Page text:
The sea is tumbling in over the shallows and the sandy flats with a roar, muffled
in the sea-mists drifting inland. The horizon is lost in a gray mist. All vastness, the
clouds are piled up like giant rocks, and there is a `brool' over the sea that
sounds like some passage of doom. Dark figures are on the beach here and
there, sometimes half shrouded in the mist, and seem `men like trees walking'.
The fishing boats are racing for home, and rise and dip in the ground swell as
they sweep into the harbour, bending to the scuppers. Here comes old Mr.
Swales. He is making straight for me, and I can see, by the way he lifts his hat,
that he wants to talk.
I have been quite touched by the change in the poor old man. When he sat down
beside me, he said in a very gentle way, "I want to say something to you, miss."
I could see he was not at ease, so I took his poor old wrinkled hand in mine and
asked him to speak fully.
So he said, leaving his hand in mine, "I'm afraid, my deary, that I must have
shocked you by all the wicked things I've been sayin' about the dead, and such
like, for weeks past, but I didn't mean them, and I want ye to remember that when
I'm gone. We aud folks that be daffled, and with one foot abaft the krok-hooal,
don't altogether like to think of it, and we don't want to feel scart of it, and that's
why I've took to makin' light of it, so that I'd cheer up my own heart a bit. But,
Lord love ye, miss, I ain't afraid of dyin', not a bit, only I don't want to die if I can
help it. My time must be nigh at hand now, for I be aud, and a hundred years is
too much for any man to expect. And I'm so nigh it that the Aud Man is already
whettin' his scythe. Ye see, I can't get out o' the habit of caffin' about it all at
once. The chafts will wag as they be used to. Some day soon the Angel of Death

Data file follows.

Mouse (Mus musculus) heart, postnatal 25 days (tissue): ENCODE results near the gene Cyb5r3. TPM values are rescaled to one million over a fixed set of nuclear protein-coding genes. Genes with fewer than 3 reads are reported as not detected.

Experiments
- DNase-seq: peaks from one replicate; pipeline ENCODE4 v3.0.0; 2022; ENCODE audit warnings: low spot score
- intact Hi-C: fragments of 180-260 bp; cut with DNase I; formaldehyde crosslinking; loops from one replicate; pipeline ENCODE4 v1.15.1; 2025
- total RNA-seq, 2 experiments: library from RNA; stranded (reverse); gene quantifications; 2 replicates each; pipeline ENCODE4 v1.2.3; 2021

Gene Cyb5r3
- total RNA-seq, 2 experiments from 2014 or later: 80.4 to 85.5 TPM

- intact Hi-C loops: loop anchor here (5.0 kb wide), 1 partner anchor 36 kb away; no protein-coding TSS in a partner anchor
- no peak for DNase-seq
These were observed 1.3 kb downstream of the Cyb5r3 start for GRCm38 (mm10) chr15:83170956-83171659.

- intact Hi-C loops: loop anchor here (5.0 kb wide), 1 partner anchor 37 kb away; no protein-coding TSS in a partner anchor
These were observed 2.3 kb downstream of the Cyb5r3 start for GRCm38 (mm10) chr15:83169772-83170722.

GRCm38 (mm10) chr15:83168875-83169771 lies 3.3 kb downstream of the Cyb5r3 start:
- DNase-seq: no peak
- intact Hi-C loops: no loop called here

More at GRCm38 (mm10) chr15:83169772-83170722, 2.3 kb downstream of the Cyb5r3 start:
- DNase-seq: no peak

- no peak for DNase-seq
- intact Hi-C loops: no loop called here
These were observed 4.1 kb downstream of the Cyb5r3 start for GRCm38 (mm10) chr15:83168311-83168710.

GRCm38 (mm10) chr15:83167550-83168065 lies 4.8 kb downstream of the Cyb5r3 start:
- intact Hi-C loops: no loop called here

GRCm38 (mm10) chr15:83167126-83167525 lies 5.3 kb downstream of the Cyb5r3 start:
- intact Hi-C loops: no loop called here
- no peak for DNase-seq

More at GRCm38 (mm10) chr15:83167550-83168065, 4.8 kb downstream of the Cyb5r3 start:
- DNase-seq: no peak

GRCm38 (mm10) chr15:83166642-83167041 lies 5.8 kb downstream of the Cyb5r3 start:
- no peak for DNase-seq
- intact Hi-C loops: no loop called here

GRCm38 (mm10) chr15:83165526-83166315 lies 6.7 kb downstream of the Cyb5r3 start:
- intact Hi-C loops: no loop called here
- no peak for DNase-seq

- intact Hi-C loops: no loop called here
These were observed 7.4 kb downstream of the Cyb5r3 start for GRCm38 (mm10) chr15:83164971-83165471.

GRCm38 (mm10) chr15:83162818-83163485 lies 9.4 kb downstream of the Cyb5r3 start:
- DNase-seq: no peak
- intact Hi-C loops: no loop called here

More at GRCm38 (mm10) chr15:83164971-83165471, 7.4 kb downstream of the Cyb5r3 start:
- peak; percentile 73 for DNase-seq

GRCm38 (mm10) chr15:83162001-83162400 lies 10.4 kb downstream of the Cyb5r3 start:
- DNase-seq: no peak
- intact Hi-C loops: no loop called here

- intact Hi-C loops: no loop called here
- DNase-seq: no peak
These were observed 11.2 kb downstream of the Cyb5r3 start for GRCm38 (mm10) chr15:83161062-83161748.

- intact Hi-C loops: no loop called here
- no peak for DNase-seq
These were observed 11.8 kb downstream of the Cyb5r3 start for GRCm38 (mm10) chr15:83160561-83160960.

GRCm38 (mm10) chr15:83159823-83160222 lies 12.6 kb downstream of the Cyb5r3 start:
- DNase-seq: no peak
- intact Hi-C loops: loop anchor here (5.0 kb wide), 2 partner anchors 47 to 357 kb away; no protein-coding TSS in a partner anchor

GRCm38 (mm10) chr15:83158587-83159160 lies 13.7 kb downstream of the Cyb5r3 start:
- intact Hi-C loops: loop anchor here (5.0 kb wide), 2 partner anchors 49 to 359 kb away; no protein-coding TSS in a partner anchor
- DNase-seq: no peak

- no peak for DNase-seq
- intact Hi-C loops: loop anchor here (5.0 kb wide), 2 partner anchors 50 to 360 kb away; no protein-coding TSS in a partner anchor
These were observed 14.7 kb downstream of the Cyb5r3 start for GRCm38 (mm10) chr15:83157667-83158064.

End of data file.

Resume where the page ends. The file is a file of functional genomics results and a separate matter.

will sound his trumpet for me. But don't ye dooal an' greet, my deary!"-- for he
saw that I was crying--"if he should come this very night I'd not refuse to answer
his call. For life be, after all, only a waitin' for somethin' else than what we're
doin', and death be all that we can rightly depend on. But I'm content, for it's
comin' to me, my deary, and comin' quick. It may be comin' while we be lookin'
and wonderin'. Maybe it's in that wind out over the sea that's bringin' with it loss
and wreck, and sore distress, and sad hearts. Look! Look!" he cried suddenly.
"There's something in that wind and in the hoast beyont that sounds, and looks,
and tastes, and smells like death. It's in the air. I feel it comin'. Lord, make me
answer cheerful, when my call comes!" He held up his arms devoutly, and raised
his hat. His mouth moved as though he were praying. After a few minutes'
silence, he got up, shook hands with me, and blessed me, and said goodbye,
and hobbled off. It all touched me, and upset me very much.
I was glad when the coastguard came along, with his spyglass under his arm. He
stopped to talk with me, as he always does, but all the time kept looking at a
strange ship.
"I can't make her out," he said. "She's a Russian, by the look of her. But she's
knocking about in the queerest way. She doesn't know her mind a bit. She seems
to see the storm coming, but can't decide whether to run up north in the open, or
to put in here. Look there again! She is steered mighty strangely, for she doesn't
mind the hand on the wheel, changes about with every puff of wind. We'll hear
more of her before this time tomorrow."